Economic news, the possibility of health-care reform and even the death of "king of pop" Michael Jackson have dominated the headlines lately. But quietly, beneath the surface, the "culture wars" continue to percolate.
Leaders of the Religious Right aren't real happy with the current situation. President Barack Obama remains popular. Same-sex marriage is now legal in six states, and others are considering it. Abortion is still legal, and public schools aren't pushing fundamentalist Christianity.
What to do? Form a federation!
Several Religious Right organizations came together June 30 here in Washington to announce the formation of the "Freedom Federation" and to unveil a "Declaration of American Values," a document reflecting the same obsessions that have animated the Religious Right for decades: opposition to abortion, opposition to gay rights, xenophobia, opposition to church-state separation, etc.
The event didn't get much ink in the secular press, but The Christian Post ran a piece quoting several of the major players. I was amused by former Ohio Secretary of State Kenneth Blackwell's insistence that the Federation is interested in "a process of addition and multiplication, not subtraction and division."
So the Religious Right now intends to bring people together by highlighting the same issues it has exploited for decades to divide Americans? Call me skeptical.
Groups joining this effort include the National Hispanic Christian Leadership Conference, Liberty University, the Family Research Council, Liberty Counsel, Vision America, Concerned Women for America, the American Family Association, Catholic Online, the Traditional Values Coalition and a host of lesser lights. The federation doesn't plan to hire a staff or open and office, and it's unclear what the next step will be. I have been unable to even find a Web site for this federation.
Washington Post reporter Dana Milbank, who specializes in a daily dose of snark, seemed under whelmed. Dredging up the inevitable "Star Trek" comparison, Milbank seemed suspicious of the Federation's claims that it is politically neutral.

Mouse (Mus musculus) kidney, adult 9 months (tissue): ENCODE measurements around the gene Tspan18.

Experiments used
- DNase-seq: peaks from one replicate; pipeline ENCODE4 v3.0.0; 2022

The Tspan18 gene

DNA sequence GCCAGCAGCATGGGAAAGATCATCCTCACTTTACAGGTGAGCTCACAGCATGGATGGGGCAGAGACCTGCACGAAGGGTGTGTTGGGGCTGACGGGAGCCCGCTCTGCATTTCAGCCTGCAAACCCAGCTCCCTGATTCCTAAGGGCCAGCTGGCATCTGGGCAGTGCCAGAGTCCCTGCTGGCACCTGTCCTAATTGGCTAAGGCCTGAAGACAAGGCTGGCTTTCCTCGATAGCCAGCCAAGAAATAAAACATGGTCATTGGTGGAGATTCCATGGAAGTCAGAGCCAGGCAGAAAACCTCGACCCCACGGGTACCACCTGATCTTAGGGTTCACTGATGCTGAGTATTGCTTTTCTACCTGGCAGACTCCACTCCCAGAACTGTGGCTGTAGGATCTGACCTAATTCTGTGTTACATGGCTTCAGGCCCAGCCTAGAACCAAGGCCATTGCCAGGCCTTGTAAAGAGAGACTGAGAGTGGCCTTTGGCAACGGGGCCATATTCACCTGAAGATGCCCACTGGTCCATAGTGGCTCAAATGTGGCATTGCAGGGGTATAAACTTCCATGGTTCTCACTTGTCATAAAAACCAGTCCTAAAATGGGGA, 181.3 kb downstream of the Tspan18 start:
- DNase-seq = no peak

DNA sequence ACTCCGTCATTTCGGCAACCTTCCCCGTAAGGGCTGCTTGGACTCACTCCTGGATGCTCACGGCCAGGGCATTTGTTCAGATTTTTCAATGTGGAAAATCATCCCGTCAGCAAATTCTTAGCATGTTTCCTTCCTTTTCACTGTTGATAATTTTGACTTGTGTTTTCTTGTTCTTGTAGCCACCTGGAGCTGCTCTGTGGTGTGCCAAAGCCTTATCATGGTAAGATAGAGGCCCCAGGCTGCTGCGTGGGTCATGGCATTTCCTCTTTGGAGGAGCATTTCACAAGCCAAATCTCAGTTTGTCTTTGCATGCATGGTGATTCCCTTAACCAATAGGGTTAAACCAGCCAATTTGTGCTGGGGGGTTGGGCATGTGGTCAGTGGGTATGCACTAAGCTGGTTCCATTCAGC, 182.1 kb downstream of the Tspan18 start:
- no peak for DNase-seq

"While 'we have no allegiance as a federation to either party,' as Blackwell put it, federation politics are no secret," wrote Milbank. "Among the many others signed on to the federation are Gary Bauer's Campaign for Working Families, which is at the moment working on a campaign to 'stop Obama's socialism'; Lafferty's Traditional Values Coalition, which is trying to stop 'Obamunists' from destroying private health care; Exodus International, which promises 'freedom from homosexuality through the power of Jesus Christ'; Morning Star Ministries, which recently hosted the Spiritual Warfare Conference; and the American Family Association, which is promoting a boycott of Pepsi for supporting 'homosexual activists.'"
In other words, despite the fancy name and all of the rhetoric, this really is your father's Religious Right. Yawn. Nothing new here.
Milbank noted that several of the speakers at the event made "Star Trek" comparisons, trying to hitch their movement to the popular summer film. I haven't seen the movie, but as a kid I did enjoy the original "Trek." I have some advice for activists interested in opposing the tired and repressive agenda of the Religious Right: Ready the photon torpedoes.